The second facet of my preoccupation with Nazi zombies goes beyond questions of morality to issues of memory. To some extent, as living dead, zombies raise concerns traditionally associated with ghosts. Haunting the living, ghosts point to the continuous relevance of unsettled affairs and are used to arouse guilt regarding unjust deaths from the past. In an upcoming article, Zuzanna Dziuban shows, for instance, that recent Polish depictions of Jewish ghosts, as in Igor Ostachowitz’s novel Night of the Living Jews (2012), aim to promote internal social discussions and offer critical standpoints in matters of Polish-Jewish history. While depictions of “regular” zombies do not necessarily address issues of memory, their coupling with Nazis almost automatically does. Thus the Norwegian horror comedy Dead Snow (2009) portrays a group of students who travel to the mountains and encounter there a unit of ruthless SS-men that escaped there during the war and somehow froze/turned to flesh-eating zombies. The film can be seen as offering a “second chance” for Norwegians to slay and even get rid of the former Nazi occupiers – something that “back then” succeeded due to Germany’s capitulation rather than Norwegian resistance. In this sense, the film fulfills a fantasy of revenge, similar to Tarantino’s Inglorious Basterds, and functions as a way to imagine settling an open historical score while also having fun with a chainsaw.
The figure of the zombie itself can be said to embody memories of various aspects of WWII and the Holocaust. The modern zombie first appeared in George Romero’s Night of the Living Dead (1968) and seems to have drawn (consciously or not) on images of mutilated corpses from 20th century’s wars (Vietnam, WWII, etc.) and the emaciated Muselmann in the Nazi camps, who existed on the border between life and death. Unlike ghosts, which are often depicted as shadows of the past, zombies are characterized by their continuing, yet rotting, corporality. Their decaying bodies carry visible marks of the violence they had endured and can be said to act as walking monuments of atrocity. Yet zombies are not victims one can truly embrace. In addition to their repellent exterior, beastly growls, and hollow gazes, which brand them as non-human, shortly after their death they transform into ravenous cannibals. Thus an inversion takes place, in which the victims of collective violence become perpetrators and threaten the existence of the entire human race. In order to avoid this inversion and the resulting conflation of categories, Nazi zombie films usually prefer not to expand on the violence that caused the death of Nazis. Conversely, in order not to describe camp inmates eating human flesh and thus potentially question their morality, as far as I can tell there are no portrayals of Holocaust victims as zombies. Nevertheless, since the comic book The Crow: Skinning of the Wolves (2013) comes rather close to such a depiction, camp inmates zombies might be just around the corner.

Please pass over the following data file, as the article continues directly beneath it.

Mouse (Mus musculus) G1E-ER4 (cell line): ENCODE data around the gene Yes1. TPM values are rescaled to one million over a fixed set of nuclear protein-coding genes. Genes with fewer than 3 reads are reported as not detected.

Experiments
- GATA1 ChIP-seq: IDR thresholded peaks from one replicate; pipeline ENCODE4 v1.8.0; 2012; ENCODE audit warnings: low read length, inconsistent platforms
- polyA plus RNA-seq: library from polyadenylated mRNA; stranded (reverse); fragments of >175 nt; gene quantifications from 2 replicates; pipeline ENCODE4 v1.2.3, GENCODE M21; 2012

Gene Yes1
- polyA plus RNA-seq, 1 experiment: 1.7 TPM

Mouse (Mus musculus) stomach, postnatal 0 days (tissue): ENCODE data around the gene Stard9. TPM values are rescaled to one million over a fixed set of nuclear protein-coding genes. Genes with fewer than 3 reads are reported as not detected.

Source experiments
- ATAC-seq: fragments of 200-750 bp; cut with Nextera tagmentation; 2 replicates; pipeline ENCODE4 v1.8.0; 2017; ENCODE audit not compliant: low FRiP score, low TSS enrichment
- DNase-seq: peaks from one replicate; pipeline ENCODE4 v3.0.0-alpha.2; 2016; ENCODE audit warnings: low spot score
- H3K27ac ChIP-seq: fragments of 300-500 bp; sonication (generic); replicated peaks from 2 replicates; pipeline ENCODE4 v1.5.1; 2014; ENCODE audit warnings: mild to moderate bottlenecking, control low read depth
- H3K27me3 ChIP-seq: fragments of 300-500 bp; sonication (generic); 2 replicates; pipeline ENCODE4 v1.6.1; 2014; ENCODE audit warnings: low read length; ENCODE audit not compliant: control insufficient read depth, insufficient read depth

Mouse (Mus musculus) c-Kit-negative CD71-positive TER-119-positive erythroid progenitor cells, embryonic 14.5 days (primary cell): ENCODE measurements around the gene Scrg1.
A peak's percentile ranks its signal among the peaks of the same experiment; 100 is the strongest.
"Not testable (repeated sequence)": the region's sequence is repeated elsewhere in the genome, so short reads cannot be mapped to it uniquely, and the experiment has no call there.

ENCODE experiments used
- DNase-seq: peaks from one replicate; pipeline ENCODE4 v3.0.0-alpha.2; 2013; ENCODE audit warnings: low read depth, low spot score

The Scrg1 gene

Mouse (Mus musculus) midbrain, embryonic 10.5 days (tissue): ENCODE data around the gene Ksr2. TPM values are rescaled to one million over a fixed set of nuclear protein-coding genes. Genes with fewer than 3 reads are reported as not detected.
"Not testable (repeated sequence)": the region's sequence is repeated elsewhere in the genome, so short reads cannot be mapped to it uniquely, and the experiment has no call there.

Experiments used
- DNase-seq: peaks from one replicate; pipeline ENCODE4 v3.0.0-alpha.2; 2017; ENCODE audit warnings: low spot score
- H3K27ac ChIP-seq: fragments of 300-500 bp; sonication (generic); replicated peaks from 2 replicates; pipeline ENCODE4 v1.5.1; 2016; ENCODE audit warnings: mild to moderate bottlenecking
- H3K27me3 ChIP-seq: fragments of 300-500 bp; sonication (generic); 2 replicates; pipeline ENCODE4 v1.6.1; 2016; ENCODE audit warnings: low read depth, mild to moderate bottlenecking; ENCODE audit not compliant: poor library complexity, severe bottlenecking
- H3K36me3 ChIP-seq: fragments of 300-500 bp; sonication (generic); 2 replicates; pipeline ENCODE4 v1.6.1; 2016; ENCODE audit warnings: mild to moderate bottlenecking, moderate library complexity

Interested in applying for our MA in Holocaust Studies Program? You can find the application and more information at our website: http://holocaust-studies.haifa.ac.il/